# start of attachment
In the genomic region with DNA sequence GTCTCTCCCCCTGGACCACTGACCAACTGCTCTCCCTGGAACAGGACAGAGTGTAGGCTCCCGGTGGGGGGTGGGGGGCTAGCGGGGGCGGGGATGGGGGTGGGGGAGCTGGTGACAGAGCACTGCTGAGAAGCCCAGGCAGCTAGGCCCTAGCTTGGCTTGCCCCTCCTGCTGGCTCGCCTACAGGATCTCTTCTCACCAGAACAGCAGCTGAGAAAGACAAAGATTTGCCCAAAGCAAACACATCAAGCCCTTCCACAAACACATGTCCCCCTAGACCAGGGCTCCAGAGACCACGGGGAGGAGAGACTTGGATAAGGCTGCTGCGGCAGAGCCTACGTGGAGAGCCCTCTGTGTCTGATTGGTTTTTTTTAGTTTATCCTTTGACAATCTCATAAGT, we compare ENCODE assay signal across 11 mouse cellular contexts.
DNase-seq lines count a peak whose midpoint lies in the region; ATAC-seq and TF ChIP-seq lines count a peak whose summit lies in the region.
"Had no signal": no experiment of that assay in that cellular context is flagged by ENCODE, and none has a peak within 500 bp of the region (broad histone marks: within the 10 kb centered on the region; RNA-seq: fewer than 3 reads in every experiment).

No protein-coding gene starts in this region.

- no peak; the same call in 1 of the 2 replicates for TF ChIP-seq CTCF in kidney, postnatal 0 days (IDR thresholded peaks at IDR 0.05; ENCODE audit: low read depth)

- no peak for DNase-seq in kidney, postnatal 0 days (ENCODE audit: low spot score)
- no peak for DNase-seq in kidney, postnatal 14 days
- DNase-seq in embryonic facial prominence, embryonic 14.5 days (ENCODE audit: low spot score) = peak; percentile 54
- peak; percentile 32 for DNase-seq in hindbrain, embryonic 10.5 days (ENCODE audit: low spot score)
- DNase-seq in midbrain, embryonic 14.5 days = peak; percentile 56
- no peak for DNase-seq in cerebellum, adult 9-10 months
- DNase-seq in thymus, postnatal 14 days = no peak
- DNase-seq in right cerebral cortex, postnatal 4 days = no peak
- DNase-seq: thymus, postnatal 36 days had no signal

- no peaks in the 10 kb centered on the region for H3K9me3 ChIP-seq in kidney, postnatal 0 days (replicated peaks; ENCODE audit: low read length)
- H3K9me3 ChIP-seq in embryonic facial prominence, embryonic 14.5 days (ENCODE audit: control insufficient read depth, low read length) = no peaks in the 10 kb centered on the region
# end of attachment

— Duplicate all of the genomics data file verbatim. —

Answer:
In the genomic region with DNA sequence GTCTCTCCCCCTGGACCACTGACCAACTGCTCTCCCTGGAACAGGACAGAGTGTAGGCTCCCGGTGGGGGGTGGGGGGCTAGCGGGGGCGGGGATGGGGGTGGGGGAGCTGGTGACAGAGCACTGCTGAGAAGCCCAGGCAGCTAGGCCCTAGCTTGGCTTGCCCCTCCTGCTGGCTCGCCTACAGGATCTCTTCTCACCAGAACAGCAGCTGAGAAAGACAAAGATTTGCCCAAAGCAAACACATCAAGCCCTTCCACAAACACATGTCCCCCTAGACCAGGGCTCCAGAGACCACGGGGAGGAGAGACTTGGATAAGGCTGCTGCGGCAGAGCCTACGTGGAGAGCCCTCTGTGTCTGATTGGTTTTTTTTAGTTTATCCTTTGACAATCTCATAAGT, we compare ENCODE assay signal across 11 mouse cellular contexts.
DNase-seq lines count a peak whose midpoint lies in the region; ATAC-seq and TF ChIP-seq lines count a peak whose summit lies in the region.
"Had no signal": no experiment of that assay in that cellular context is flagged by ENCODE, and none has a peak within 500 bp of the region (broad histone marks: within the 10 kb centered on the region; RNA-seq: fewer than 3 reads in every experiment).

No protein-coding gene starts in this region.

- no peak; the same call in 1 of the 2 replicates for TF ChIP-seq CTCF in kidney, postnatal 0 days (IDR thresholded peaks at IDR 0.05; ENCODE audit: low read depth)

- no peak for DNase-seq in kidney, postnatal 0 days (ENCODE audit: low spot score)
- no peak for DNase-seq in kidney, postnatal 14 days
- DNase-seq in embryonic facial prominence, embryonic 14.5 days (ENCODE audit: low spot score) = peak; percentile 54
- peak; percentile 32 for DNase-seq in hindbrain, embryonic 10.5 days (ENCODE audit: low spot score)
- DNase-seq in midbrain, embryonic 14.5 days = peak; percentile 56
- no peak for DNase-seq in cerebellum, adult 9-10 months
- DNase-seq in thymus, postnatal 14 days = no peak
- DNase-seq in right cerebral cortex, postnatal 4 days = no peak
- DNase-seq: thymus, postnatal 36 days had no signal

- no peaks in the 10 kb centered on the region for H3K9me3 ChIP-seq in kidney, postnatal 0 days (replicated peaks; ENCODE audit: low read length)
- H3K9me3 ChIP-seq in embryonic facial prominence, embryonic 14.5 days (ENCODE audit: control insufficient read depth, low read length) = no peaks in the 10 kb centered on the region